Raw Milk Post-Pasteur

Safe And Sane Food Policy: Fix The Causes To Fix The Results

From my Column in the Cheese Reporter​

Volume 141, No. 25, December 18, 2016

In my last column I shared how changes in food policy at the FDA are laying the foundation for a safer food supply. Science, prevention, managing risks, and improving processes, is the right path. We have been snookered by specifications, arbitrary targets, and homespun solutions for too long. We pay too much attention to the noise, and not enough to what is really going on. We need to stop chasing phantoms, and focus on what is, as I advise in my book, “REAL.”

The “method” I have used to do this, Continual Improvement, adapted for farm work using little more than a pencil and paper, teamwork and some horse sense, solves sticky problems our current food safety system finds difficult to address.

I was consulting with a cheese factory whose raw milk cheeses began to explode. The milk came from a single farm who had sought the help of the authorities, but were refused.

The farm was meeting all of its required standards and had passed their inspections so until someone got sick, there was no obvious threat to public health. (A bit like waiting until the heart attack to cut back on using salt.)

Working with a cheese technologist and a professor in the hope of finding the cause, I applied tools of Quality Improvement, in which I am trained. Other cheese plants, who worked with pasteurized milk, were having the same problem.

The professor formed a hypothesis, after testing did not reveal the usual suspects: the germ causing the cheese to explode was a mutation, either a coliform or a fecal strep and had developed the ability to survive pasteurization. Since the problem was widespread, it had nothing to do with using raw milk. The question was, at what stage of their process was the mutation contaminating the milk? “Fix the Cause, Change the Result.”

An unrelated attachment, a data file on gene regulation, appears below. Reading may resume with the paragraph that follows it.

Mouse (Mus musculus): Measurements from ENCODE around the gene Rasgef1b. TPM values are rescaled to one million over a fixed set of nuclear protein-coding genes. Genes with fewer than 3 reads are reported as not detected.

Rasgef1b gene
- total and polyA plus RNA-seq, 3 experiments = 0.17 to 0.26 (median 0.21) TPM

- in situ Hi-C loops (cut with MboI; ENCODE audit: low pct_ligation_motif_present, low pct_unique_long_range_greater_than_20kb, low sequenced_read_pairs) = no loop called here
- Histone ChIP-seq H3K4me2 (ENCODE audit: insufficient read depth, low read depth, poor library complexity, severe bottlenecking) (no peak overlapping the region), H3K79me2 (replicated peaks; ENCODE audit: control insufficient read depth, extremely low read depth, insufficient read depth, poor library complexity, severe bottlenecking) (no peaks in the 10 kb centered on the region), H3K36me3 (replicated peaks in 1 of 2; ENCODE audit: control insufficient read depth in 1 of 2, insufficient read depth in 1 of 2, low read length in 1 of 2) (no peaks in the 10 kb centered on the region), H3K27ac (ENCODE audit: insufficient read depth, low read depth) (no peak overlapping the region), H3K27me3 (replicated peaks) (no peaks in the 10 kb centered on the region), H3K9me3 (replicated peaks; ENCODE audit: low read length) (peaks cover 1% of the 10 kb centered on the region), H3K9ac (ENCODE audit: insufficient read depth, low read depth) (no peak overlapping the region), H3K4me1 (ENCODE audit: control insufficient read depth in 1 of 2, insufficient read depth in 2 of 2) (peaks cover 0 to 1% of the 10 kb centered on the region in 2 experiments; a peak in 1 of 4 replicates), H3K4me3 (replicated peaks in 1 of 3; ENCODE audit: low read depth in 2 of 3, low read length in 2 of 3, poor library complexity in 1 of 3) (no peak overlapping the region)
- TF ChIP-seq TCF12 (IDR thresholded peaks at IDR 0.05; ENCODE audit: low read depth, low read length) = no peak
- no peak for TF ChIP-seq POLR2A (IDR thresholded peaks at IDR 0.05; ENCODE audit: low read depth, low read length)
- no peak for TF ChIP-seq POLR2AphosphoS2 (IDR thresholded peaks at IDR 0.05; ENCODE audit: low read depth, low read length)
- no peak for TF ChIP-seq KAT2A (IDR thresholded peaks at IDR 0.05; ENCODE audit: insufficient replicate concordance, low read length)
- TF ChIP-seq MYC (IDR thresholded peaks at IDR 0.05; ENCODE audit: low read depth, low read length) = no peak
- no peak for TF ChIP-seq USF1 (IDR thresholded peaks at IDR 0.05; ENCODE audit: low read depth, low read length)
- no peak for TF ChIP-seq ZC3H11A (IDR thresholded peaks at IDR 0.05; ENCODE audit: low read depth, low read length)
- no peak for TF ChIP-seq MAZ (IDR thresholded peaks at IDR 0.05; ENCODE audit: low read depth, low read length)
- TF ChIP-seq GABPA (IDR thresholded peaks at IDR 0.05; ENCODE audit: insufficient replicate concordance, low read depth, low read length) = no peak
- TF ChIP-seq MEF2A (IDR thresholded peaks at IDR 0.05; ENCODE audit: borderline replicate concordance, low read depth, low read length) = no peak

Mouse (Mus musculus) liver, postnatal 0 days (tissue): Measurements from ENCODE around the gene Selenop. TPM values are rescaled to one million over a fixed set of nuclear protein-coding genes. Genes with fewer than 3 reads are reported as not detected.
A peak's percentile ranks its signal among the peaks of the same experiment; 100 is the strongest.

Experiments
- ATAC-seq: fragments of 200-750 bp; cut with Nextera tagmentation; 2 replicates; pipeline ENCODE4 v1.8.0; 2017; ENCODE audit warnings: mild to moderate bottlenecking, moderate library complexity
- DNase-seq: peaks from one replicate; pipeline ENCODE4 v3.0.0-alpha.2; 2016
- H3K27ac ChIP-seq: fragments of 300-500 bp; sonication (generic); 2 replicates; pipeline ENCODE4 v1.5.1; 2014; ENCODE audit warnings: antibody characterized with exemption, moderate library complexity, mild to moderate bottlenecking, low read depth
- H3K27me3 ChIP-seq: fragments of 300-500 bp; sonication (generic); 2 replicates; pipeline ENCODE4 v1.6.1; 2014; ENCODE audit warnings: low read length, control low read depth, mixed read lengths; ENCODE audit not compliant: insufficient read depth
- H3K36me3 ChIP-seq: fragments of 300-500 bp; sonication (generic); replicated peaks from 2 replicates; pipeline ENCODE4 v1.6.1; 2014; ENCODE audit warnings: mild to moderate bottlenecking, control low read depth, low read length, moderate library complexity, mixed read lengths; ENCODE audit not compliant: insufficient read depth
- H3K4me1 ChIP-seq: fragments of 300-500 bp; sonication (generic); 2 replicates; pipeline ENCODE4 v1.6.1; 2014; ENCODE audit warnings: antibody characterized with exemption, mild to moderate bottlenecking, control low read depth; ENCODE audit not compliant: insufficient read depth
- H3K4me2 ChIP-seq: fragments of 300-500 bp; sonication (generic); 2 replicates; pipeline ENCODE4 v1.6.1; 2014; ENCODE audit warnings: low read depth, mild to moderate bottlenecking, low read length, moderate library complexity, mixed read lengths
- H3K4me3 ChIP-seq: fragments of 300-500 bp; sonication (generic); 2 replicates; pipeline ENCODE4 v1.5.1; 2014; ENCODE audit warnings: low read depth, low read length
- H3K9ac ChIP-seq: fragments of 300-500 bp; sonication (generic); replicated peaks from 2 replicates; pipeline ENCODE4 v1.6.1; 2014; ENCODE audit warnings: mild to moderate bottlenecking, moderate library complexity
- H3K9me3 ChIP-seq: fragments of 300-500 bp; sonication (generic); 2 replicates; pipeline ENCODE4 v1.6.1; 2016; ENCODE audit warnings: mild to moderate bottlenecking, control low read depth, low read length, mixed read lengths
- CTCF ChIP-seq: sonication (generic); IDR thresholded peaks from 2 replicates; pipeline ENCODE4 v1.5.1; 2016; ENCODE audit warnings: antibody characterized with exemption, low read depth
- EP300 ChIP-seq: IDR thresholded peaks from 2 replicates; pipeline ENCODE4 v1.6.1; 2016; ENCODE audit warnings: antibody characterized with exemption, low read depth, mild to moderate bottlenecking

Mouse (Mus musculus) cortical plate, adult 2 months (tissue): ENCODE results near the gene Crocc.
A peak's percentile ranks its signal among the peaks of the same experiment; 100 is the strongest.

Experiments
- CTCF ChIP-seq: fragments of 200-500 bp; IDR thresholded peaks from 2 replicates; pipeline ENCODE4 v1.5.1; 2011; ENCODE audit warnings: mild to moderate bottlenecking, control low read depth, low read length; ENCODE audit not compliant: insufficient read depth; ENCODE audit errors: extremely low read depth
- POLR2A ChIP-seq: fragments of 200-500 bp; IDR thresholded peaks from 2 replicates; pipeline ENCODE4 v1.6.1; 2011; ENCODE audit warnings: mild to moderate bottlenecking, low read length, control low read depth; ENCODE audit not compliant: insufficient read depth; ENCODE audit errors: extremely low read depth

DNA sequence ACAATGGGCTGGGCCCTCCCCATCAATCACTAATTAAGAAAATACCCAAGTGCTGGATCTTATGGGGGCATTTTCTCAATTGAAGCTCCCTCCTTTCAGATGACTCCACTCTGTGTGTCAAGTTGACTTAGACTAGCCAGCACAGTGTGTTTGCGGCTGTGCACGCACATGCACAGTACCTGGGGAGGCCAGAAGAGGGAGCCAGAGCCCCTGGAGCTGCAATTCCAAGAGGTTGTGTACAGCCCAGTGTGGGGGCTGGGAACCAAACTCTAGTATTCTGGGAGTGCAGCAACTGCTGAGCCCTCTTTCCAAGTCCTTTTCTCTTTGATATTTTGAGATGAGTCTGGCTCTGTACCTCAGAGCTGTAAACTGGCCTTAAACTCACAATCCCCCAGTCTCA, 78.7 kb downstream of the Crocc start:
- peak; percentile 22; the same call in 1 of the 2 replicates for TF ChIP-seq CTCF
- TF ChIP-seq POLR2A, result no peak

Other Strongin Articles written for Cheese Reporter Safe And Sane Food Policy A Ray Of Hope For A More Effective Food Safety Policy In Her Own Words - Linnea Burnham
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Ch-Ch-Ch-Changes, But Not Always For the Better! Loyal Customers On Customers, Guests & Winners! Another Year, Another Cheddar...the Book Some Things Matter The Future is Social! All That Glitters: Social Media Marketing Frenzy An Interview With Artisan Cheese Pioneer: Neville McNaughton End of Another Year On Mushrooms, Cheese, Management And Marketing Don’t Waste Your Time With Big Data LaClare Farms Collaborationists in our Industry!
Risk Management vs. Risk Prevention Jack Booted Cheese Thugs Towards a Safer Food Supply Lies, Damned Lies and Dairy Safety: How Poorly Applied Statistics Could Lead to the Worse Public Policy Is Dairy Safe Is The Wrong Question, Part 1 Not All Data Is Information Start From Where You Are Learning About Your Customer The Vision Thing Customer Service? NOT! Collaboration: The Road To A Better Future Resolution Water In Memoriam: Ignazio Vella 1928-2011 Of Cheese, Seals, And Deming In Their Own Words: Lettie Kilmoyer In Their Own Words: Fritz Maytag In Their Own Words: Paula Lambert
Show Me the Money: Cost Accounting Cost Accounting Chokes, Part 2: Inventory
Cost Accounting Is Choking Your Business, Part 1 It Ain’t Over ‘til It’s Over Raw Reason A Story For The Holiday Season, Part II A Story For The Holiday Season Truth In Labeling This Too Shall Pass or "What were we thinking?" Marketing Language That Resonates
When Will We Ever Learn? Cheese Competitions In The Context Of Marketing
Economy
Even The Best Laid Plans Go Astray
Root Causes: Communication
Partners
Diamond Cutting: It's What You Don't Know That Can Hurt You
Integrity and Ethics Pricing: The Perceived Value Designing the Effective Sell Sheet Common Sense It All Begins in The Mouth Of Cars... The Gathering Storm As Our Industry Evolves, So Should Our Terminology: Other Cheese Reporter Guest Columnists Visit John Umhoefer Visit Neville McNaughton

About the Author

I began my work life as a Chef in private clubs, restaurants, and hotels. I was trained at the Ritz and rose to Executive Sous Chef. It was there I first learned to value quality and building teams. I spent ten years working for an independent upscale supermarket as an executive. I helped engineer the creation of a new niche in a highly competitive industry, American Artisan Cheese. Currently, I help small businesses grow without losing who they are, I love my work, am good at it, and ask a lot of questions. Let's make your business better together!